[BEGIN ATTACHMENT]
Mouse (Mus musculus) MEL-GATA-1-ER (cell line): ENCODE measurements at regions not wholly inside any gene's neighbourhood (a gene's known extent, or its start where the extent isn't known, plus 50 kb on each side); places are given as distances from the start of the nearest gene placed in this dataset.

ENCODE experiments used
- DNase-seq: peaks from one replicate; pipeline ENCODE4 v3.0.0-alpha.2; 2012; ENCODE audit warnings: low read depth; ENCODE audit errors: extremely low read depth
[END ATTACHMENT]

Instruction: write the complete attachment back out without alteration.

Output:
Mouse (Mus musculus) MEL-GATA-1-ER (cell line): ENCODE measurements at regions not wholly inside any gene's neighbourhood (a gene's known extent, or its start where the extent isn't known, plus 50 kb on each side); places are given as distances from the start of the nearest gene placed in this dataset.

ENCODE experiments used
- DNase-seq: peaks from one replicate; pipeline ENCODE4 v3.0.0-alpha.2; 2012; ENCODE audit warnings: low read depth; ENCODE audit errors: extremely low read depth